From the Istanbul Metropolitan Municipality:
“Although it is not completely certain as to when the Galata Tower was built, it is claimed that the it was built during the reign of the Byzantian Emperor, Iustinianos in 507 CE.
It was called the Christea Turris (Tower of Christ) by the Genoese and the Megalos Pyrgos (The Great Tower) by the Byzantines. It took its present shape during the Genoese period. The Tower was heavily damaged during an earthquake in 1509, and it was renewed by the architect, Hayrettin, who was very famous during that period. During the reign of Süleiman the Magnificent (1520-66), it was used as a jail for prisoners who were sentenced to work at the Kasımpaşa Naval Dockyard. The head astrologer, Takıyeddin Efendi, established an observatory on the top of the tower at the end of the 16th century and functioned as an observatory for a particular period of time. Later, it was closed and again turned into a prison by Sultan Murat III (1546-1595).
In 1638, Hezarfen Ahmet Çelebi flew as an early aviator using artificial wings from this tower across the Bosphorus to the slopes of Üsküdar on the Anatolian side during the reign of Murad V. Towards the 17th century, it was used by the Mehter Band, the janissary band of musicians. After 1717, it was used as a fire-observatory tower, but the tower itself was unfortunately destroyed in a fire in 1794.
After it was repaired, a cumba, a little room made of wood, was added to the tower during the reign of Sultan Selim III (1761-1808). After another fire in 1831, Sultan Mahmut added two more floors to the Tower and covered the top of the tower with a famous cloth in the shape of a conical hat. An inscription written by Pertev Paşa concerning the tower’s repair works was affixedduring that time. After a strong storm in 1875, the framework of the roofwas damaged and was late repaired in 1960. Today, the Galata Tower operates solely as a touristic attraction by a private company. The elevator only goes to the 7th floor, and the last two floors of the tower must be climbed by stairs.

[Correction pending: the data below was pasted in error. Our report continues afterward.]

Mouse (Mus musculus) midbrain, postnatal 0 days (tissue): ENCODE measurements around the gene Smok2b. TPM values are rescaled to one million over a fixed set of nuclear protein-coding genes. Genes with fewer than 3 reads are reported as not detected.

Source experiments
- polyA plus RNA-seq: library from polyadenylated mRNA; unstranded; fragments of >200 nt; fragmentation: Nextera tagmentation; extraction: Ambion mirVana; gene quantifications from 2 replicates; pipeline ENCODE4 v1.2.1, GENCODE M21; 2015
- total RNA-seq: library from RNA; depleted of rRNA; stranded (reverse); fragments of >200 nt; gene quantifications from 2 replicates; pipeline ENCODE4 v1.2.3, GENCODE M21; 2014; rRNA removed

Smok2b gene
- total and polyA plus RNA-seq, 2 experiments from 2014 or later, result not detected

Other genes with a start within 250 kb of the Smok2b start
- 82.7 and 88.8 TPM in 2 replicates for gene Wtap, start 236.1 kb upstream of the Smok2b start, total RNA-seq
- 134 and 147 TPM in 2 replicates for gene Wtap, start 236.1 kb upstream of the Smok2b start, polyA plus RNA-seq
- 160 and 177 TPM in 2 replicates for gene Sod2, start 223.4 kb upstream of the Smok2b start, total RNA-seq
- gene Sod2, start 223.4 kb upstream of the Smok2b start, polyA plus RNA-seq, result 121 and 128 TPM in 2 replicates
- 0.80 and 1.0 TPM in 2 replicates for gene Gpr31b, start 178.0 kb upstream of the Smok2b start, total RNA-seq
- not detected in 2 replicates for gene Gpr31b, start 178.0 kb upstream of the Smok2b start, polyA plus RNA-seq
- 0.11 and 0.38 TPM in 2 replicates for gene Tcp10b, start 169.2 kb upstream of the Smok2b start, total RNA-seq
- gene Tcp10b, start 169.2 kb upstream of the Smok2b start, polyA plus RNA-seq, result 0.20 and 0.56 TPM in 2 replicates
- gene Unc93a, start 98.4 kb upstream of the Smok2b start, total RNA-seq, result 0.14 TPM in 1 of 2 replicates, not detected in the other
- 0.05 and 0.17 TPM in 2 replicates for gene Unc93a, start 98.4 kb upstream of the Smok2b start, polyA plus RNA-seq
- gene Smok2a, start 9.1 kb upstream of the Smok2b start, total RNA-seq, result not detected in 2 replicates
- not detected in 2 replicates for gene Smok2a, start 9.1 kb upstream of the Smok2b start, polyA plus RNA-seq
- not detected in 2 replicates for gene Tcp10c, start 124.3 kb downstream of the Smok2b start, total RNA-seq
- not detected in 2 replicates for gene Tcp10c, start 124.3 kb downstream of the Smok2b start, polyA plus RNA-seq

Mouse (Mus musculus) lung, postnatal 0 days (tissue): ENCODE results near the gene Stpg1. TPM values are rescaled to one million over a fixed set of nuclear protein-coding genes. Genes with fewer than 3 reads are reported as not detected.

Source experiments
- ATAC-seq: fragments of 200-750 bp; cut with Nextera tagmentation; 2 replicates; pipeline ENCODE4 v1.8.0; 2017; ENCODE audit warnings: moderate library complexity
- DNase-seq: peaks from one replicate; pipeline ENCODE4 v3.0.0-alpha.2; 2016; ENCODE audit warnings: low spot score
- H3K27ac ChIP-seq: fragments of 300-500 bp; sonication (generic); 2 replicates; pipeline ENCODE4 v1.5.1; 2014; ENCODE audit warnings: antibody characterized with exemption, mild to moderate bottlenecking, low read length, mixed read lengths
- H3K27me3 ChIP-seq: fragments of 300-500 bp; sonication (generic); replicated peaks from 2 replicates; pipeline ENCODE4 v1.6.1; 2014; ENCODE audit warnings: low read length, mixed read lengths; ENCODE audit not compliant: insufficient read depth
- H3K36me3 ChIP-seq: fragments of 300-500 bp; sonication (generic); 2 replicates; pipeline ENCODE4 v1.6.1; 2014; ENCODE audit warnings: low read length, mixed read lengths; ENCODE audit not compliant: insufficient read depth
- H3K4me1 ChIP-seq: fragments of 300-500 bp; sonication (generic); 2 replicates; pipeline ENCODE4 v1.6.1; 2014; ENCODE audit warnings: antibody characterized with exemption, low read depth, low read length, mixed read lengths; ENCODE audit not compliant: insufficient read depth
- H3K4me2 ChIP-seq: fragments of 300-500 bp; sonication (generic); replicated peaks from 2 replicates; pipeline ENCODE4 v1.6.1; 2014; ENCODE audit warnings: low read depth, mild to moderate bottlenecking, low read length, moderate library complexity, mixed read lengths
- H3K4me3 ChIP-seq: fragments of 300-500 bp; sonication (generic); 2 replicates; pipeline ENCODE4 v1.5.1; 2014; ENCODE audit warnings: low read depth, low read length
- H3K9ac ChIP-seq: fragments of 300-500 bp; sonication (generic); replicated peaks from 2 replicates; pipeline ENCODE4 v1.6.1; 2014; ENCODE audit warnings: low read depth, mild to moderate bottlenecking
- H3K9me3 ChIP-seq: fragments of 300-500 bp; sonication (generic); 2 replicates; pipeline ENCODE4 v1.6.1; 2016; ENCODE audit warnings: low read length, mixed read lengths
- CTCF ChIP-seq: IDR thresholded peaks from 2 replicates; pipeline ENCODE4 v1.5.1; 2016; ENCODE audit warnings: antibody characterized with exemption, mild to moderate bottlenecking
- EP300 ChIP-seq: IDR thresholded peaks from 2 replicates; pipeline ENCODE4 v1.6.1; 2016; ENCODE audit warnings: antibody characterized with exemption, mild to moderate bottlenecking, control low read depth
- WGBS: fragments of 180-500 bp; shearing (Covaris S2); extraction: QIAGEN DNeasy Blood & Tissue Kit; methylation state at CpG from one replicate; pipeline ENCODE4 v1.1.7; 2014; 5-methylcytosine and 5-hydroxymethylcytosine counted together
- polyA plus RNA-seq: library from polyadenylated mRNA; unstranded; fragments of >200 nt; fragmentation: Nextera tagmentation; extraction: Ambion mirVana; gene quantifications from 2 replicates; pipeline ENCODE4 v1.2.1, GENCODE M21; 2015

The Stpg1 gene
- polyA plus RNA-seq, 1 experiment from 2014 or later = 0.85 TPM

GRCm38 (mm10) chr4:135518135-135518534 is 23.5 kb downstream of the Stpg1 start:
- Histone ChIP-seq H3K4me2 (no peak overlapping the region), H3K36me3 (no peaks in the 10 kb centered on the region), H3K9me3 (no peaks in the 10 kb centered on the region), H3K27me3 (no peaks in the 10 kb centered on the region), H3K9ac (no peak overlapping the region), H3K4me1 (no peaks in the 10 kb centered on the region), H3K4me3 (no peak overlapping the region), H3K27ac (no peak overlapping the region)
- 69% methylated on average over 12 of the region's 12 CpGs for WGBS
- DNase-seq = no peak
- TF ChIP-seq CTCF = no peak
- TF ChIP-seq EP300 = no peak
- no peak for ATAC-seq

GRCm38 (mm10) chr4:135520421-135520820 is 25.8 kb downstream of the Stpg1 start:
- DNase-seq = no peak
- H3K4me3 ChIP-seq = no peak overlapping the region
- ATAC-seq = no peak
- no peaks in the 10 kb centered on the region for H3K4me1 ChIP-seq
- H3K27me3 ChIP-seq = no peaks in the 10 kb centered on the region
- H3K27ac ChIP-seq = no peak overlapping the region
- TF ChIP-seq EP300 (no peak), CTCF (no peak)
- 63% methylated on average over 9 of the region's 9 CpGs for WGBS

After passing though the restaurant on the top floor, there is a balcony that encircles the tower. The restaurant’s view showcases a scene of Istanbul and the Bosphorus.
The height of the tower is 66.90 meters (62.59 meters non-including the ornament on top), the outer diameter is 16.45 meters, the inner diameter is 8.95 meters, and the thickness of the wall is 3.75 meters.
Galata tower was the place of many stories of which the flight of Hezarfen Ahmet Çelebi was one (fictive or not). The Tower is approximately 20 stories tall and quite literally towers over all of the surrounding buildings. It is a beautiful and imposing structure which has been well cared for. The courtyard underneath the tower is usually filled with people, no matter the time of day or night. In the evenings performers and musicians play for the crowd for free and people drink beer and wine from a nearby convenience store (which must be making an absolute killing from the sales of alcohol). Remarkably, the area stays very clean and is completely family friendly.